A peaceful book of mindfulness exercises.

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MINDFUL WONDERS

A BOOK ABOUT MINDFULNESS USING THE WONDERS OF NATURE

Children in relaxed postures take inspiration from the natural world in this guided meditation book for young readers.

Opening with the question, “What is meditation and mindfulness?” the narrator guides readers through breath exercises and nature visualizations. The exploration begins in orbit, where the reader is said to be “beautiful like the earth,” then settles into more grounded locales, such as a beach, mountains, a forest, and near a waterfall. Like these elements of nature, readers are invited to feel calm, mighty, and alive. The narrator also invokes the sun at different times of day, rain, and a rainbow, again emphasizing qualities that readers share with each natural feature. Each page offers a short description, a guided breath (“Inhale the beauty. Exhale”), and the recurring line, “Just breathe….” Zivkov’s gentle text offers straightforward, short sentences with vivid terminology (visualize, limitless, soaring) that will challenge and empower independent readers. The work is best suited as a read-aloud, with its dreamy cadence encouraging readers to focus on their breath as they listen. Kasha’s pleasing watercolor-and-ink illustrations show a single child on each page, frequently relaxing in a cross-legged position but sometimes reaching to the sky or standing on one leg. The children are wonderfully diverse, enabling many different readers to see themselves in these pages.

A peaceful book of mindfulness exercises.

Pub Date: April 22, 2020

ISBN: 978-0-578-67378-3

Page Count: 46

Publisher: Mindful Wonders, LLC

Review Posted Online: Sept. 28, 2021

Kirkus Reviews Issue: Nov. 15, 2021

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As ephemeral as a valentine.

LOVE FROM THE CRAYONS

Daywalt and Jeffers’ wandering crayons explore love.

Each double-page spread offers readers a vision of one of the anthropomorphic crayons on the left along with the statement “Love is [color].” The word love is represented by a small heart in the appropriate color. Opposite, childlike crayon drawings explain how that color represents love. So, readers learn, “love is green. / Because love is helpful.” The accompanying crayon drawing depicts two alligators, one holding a recycling bin and the other tossing a plastic cup into it, offering readers two ways of understanding green. Some statements are thought-provoking: “Love is white. / Because sometimes love is hard to see,” reaches beyond the immediate image of a cat’s yellow eyes, pink nose, and black mouth and whiskers, its white face and body indistinguishable from the paper it’s drawn on, to prompt real questions. “Love is brown. / Because sometimes love stinks,” on the other hand, depicted by a brown bear standing next to a brown, squiggly turd, may provoke giggles but is fundamentally a cheap laugh. Some of the color assignments have a distinctly arbitrary feel: Why is purple associated with the imagination and pink with silliness? Fans of The Day the Crayons Quit (2013) hoping for more clever, metaliterary fun will be disappointed by this rather syrupy read.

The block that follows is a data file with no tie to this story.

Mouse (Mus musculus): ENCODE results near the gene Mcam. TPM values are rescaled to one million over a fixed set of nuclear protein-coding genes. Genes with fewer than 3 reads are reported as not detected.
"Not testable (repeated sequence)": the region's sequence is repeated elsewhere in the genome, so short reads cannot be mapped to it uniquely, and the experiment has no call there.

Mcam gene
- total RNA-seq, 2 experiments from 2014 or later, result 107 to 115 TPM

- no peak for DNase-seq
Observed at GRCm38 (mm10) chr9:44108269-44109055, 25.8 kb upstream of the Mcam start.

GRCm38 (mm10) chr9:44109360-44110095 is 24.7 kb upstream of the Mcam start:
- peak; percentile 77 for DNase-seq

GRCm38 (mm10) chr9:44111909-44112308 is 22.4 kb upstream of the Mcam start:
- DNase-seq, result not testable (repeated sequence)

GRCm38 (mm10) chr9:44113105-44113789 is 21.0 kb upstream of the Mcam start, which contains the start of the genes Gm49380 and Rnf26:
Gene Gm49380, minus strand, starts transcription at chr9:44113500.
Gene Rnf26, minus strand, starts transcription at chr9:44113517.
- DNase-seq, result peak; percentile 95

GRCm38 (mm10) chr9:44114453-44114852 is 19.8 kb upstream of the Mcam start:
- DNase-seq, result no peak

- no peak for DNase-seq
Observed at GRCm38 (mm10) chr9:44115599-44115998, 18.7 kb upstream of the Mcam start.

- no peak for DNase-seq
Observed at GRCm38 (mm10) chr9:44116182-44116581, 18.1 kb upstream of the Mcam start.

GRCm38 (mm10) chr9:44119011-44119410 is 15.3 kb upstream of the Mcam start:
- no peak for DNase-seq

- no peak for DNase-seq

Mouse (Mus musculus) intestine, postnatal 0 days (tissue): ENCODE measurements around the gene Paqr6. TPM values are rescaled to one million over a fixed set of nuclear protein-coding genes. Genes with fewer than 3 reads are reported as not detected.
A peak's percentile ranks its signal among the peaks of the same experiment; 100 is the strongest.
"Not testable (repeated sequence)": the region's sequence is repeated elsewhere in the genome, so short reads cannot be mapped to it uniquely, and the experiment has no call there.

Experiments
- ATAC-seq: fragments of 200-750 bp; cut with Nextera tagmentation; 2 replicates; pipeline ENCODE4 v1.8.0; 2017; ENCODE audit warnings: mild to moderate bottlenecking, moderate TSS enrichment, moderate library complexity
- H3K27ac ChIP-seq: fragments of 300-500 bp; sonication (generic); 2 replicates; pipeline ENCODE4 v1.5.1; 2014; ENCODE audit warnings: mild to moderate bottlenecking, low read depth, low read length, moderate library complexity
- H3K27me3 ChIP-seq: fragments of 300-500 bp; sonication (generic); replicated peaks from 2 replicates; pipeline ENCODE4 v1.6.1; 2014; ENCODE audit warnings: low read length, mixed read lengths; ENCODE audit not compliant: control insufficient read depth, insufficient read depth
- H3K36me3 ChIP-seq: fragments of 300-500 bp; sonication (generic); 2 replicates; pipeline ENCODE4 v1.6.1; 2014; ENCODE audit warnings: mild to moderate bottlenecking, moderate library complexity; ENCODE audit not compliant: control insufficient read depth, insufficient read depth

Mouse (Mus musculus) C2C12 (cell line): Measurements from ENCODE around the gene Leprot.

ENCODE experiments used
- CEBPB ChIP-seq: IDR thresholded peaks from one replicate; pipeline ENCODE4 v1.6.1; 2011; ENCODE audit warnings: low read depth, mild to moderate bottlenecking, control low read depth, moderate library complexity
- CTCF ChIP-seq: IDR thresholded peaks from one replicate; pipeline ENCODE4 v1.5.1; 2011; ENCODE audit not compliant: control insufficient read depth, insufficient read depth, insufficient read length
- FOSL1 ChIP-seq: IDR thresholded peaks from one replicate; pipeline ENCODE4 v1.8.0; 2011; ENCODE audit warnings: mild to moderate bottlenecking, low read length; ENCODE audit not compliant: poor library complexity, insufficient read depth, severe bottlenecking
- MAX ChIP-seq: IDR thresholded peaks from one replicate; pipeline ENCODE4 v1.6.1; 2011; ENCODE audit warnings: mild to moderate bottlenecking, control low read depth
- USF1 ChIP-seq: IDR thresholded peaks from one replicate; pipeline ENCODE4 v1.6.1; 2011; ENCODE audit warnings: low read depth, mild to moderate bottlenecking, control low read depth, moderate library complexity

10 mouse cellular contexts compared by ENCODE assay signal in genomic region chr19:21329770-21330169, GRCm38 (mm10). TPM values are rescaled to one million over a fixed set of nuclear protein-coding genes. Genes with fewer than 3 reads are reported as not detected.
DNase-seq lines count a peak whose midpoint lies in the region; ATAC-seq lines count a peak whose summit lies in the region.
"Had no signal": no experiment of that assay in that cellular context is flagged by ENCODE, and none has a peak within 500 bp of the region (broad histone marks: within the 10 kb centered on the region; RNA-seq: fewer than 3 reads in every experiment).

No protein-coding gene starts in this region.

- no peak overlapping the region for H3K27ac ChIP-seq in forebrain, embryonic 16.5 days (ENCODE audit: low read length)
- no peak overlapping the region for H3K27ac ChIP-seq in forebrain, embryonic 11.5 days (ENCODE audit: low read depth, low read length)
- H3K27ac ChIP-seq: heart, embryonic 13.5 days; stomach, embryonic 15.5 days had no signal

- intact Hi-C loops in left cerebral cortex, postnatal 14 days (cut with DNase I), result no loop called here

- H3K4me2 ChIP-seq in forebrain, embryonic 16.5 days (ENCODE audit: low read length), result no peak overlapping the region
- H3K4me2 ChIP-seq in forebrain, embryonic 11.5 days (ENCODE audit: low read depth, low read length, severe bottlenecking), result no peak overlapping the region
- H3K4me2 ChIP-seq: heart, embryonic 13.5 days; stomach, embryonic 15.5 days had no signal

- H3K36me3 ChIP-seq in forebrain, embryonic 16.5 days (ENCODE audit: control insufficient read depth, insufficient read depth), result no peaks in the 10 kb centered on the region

As ephemeral as a valentine. (Picture book. 4-6)

Pub Date: Dec. 24, 2019

ISBN: 978-1-5247-9268-8

Page Count: 32

Publisher: Penguin Workshop

Review Posted Online: Feb. 2, 2021

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A riotously fresh take on breaking the fourth wall.

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THE BOOK WITH NO PICTURES

This book may not have pictures, but it’s sure to inspire lots of conversations—and laughs.

Television writer, actor and comedian Novak delivers a rare find, indeed: a very good celebrity picture book. It doesn’t even seem fair to call it such, since it has nothing to do with his Emmy Award–winning writing for The Office or the fame his broader career has afforded him. The jacket flap even eschews a glossy photo, instead saying “B.J. has brown hair and blue eyes,” in order to keep with the book’s central conceit. What this book does have is text, and it’s presented through artful typography that visually conveys its changing tone to guide oral readings. Furthermore, the text implies (or rather, demands) a shared reading transaction, in which an adult is compelled to read the text aloud, no matter how “COMPLETELY RIDICULOUS” it is. Employing direct address, it pleads with the implied child listener to allow him or her to stop reading. Nonsense words, silly words to be sung and even a smattering of potty talk for good measure all coalesce in riotous read-aloud fare. Although the closing pages beg the implied child reader to “please please please please / please / choose a book with pictures” for subsequent reading, it’s likely that this request will be ignored.

A riotously fresh take on breaking the fourth wall. (. (Picture book. 3-8)

Pub Date: Sept. 30, 2014

ISBN: 978-0-8037-4171-3

Page Count: 48

Publisher: Dial Books

Review Posted Online: July 16, 2014

Kirkus Reviews Issue: Aug. 1, 2014

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